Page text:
Bulgaria Fin Min: Less Likely To Seek IMF Loan
From The Wall Street Journal
By Joe Parkinson
Of DOW JONES NEWSWIRES
ISTANBUL (Dow Jones)--Bulgaria is increasingly unlikely to seek an emergency loan from the International Monetary Fund and may seek to launch a Eurobond early next year to meet its external financing needs, Finance Minister Simeon Djankov said Sunday.
"The need for Bulgaria to access an IMF loan is diminishing," Djankov said in an interview with Dow Jones Newswires at the IMF annual summit in Istanbul.
"On the expenditure side and on the price side, Eurobonds are starting to look promising... we are seriously considering one in the spring," he said, adding that the size and maturity would be determined once budget discussions had concluded in November.
The finance minister, a former World Bank chief economist, said the decision not to tap the IMF was more straightforward because Bulgaria would not qualify for the multilateral lender's new flexible credit lines, which offers loans without intrusive policy prescriptions.
"I have not considered this (flexible credit) option because I know Bulgaria would not qualify," Djankov said.
Bulgaria, the E.U.'s poorest member, relied on foreign funding for a quarter of its gross domestic product last year, but has so far avoided the route taken by richer neighbors such as Romania and Hungary, which received IMF-led rescue packages.
The Treasury chief, who has won plaudits for bearing down on Bulgaria's expanding budget deficit even amid the first recession in a decade, forecast the economy would return to growth next spring, adding that it would "very soon" be in a position to formally apply for membership of ERM2, the exchange-rate mechanism which serves as the waiting room for adoption of the single currency.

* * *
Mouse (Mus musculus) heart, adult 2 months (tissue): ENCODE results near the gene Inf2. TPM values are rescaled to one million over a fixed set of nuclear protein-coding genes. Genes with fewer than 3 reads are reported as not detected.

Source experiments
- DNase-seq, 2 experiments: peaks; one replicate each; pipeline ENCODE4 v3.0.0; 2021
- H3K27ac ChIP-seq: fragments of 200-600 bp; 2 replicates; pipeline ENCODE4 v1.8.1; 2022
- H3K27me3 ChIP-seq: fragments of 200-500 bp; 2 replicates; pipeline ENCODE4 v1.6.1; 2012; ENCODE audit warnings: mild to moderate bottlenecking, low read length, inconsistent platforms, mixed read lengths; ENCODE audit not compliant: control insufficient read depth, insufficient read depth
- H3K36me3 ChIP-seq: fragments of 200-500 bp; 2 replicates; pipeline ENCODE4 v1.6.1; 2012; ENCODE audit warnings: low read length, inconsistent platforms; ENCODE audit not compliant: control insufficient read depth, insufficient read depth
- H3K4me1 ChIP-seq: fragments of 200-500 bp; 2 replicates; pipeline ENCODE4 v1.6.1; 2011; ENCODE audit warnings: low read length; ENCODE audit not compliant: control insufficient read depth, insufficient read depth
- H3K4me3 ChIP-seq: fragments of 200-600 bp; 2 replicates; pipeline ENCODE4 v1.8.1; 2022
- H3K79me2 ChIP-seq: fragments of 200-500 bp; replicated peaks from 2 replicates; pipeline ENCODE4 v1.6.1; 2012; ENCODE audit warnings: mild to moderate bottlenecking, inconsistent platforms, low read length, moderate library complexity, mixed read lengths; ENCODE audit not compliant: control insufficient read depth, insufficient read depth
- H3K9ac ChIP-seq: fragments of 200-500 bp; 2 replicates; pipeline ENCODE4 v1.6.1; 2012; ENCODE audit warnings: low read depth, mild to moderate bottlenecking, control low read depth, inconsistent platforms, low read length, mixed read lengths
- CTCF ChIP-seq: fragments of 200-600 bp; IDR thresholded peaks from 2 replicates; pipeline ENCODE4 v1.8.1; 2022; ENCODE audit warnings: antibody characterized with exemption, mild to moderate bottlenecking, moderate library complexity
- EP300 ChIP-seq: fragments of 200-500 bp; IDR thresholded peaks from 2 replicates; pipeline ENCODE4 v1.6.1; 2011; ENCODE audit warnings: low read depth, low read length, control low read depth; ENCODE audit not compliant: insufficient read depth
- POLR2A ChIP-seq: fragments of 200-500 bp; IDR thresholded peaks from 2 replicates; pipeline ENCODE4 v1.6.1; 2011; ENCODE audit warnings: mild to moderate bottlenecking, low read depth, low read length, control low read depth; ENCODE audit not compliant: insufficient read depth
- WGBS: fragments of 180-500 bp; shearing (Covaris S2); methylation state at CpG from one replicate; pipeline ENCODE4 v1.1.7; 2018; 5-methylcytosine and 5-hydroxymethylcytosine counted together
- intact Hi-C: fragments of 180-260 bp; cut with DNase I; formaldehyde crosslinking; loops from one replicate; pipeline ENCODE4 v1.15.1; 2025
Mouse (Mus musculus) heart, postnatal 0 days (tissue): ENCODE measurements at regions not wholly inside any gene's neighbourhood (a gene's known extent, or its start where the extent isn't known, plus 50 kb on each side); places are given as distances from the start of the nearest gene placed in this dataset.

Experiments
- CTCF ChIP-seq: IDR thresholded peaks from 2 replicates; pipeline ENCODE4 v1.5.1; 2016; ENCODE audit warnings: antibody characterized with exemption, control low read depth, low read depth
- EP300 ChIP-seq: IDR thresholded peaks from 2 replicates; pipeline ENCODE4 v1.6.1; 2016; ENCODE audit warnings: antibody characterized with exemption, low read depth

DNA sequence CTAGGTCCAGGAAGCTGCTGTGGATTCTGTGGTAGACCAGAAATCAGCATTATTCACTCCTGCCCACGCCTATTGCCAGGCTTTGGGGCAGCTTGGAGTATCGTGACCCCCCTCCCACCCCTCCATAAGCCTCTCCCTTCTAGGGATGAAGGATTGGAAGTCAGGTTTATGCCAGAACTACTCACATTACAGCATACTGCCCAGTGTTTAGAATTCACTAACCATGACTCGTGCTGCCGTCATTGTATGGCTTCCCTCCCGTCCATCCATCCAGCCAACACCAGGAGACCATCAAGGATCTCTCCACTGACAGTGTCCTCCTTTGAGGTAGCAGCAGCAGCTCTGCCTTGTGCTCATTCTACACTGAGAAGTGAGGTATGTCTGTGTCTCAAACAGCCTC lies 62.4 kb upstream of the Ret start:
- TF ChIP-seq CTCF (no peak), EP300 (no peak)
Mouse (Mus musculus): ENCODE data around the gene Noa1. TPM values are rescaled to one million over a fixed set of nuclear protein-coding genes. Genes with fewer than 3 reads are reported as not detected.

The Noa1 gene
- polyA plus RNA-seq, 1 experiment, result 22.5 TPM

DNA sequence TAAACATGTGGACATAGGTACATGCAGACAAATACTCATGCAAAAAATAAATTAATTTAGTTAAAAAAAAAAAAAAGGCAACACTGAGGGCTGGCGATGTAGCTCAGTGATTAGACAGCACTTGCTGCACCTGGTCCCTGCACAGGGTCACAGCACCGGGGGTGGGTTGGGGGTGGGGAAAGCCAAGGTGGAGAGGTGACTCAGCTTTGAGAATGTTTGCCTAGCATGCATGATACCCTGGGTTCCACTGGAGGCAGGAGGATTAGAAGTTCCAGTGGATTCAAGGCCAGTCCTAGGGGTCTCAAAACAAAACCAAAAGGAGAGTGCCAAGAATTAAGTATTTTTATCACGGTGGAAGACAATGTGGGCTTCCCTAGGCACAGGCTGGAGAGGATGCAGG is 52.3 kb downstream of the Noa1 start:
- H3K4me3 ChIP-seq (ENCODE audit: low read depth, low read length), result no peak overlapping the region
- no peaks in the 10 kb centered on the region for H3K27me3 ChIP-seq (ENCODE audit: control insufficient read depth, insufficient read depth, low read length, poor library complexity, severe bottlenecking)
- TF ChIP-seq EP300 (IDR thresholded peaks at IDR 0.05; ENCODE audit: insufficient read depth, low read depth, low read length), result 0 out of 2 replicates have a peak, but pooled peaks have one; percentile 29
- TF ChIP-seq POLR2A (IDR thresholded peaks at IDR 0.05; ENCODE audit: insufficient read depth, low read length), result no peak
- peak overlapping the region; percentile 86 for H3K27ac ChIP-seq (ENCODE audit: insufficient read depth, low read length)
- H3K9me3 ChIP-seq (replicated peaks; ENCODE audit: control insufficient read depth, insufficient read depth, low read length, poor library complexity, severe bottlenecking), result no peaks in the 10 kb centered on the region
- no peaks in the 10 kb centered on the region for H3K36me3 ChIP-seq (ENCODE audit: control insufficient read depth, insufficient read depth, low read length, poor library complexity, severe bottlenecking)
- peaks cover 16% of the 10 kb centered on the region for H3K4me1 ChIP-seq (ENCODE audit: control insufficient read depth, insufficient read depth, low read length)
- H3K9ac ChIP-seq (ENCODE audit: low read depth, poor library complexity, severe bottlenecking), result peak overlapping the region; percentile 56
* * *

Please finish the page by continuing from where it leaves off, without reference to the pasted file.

"I have had detailed discussions with euro-zone finance ministers on how best to enter ERM2... we will formally apply very soon," he said.
In Bulgaria, where an environment of sinking tourism revenue and shuttered factories has replaced a tidal wave of real estate and steel industry booms propelled by foreign capital, the economy has avoided the double-digit economic contractions seen in Latvia, Lithuania and Estonia.
Still, GDP in the second quarter contracted 4.9%, sharply reversing last year's 7% expansion.
Unemployment is rising and forecast to surge later this year, while the E.U. newcomer's appeal as a low-cost labor base is vanishing as the crisis intensifies, potentially hampering an export-led recovery.
Djankov also said that negotiations to sell a stake of up to 30% of the planned Belene nuclear plant, which the government estimates will cost as much as EUR9 billion, were making progress, with two investors "very interested" in submitting bids before the November deadline.
Germany's RWE AG (RWE.XE) owns a 49% stake in the Belene project, which has already been contracted to a Russian firm.
Commenting on IMF chief Dominique Strauss-Kahn's proposals to make the Fund the world's lender of last resort, the finance chief said: "I think its a far-fetched statement... the IMF first needs a shift in its thinking to reform its governance structures."
We need your support so Novinite.com can keep delivering news and information about Bulgaria! Thank you!
- » 'Bulgaria Phone Scammers Rob, Blackmail Elderly'
- » NY Times: Bulgaria Grows Uneasy as Trump Complicates Ties to Russia
- » NY Times: As Support for EU Flags Elsewhere, Bulgaria Sees Its Benefits
- » DW: German Businesses Prefer Trade with Bulgaria over Investment
- » The Economist: Bulgaria, Moldova Presidents 'Less Pro-Russian Than Advertised'
- » AFP: Bulgaria's Radev 'Struck a Chord by Attacking the Status Quo'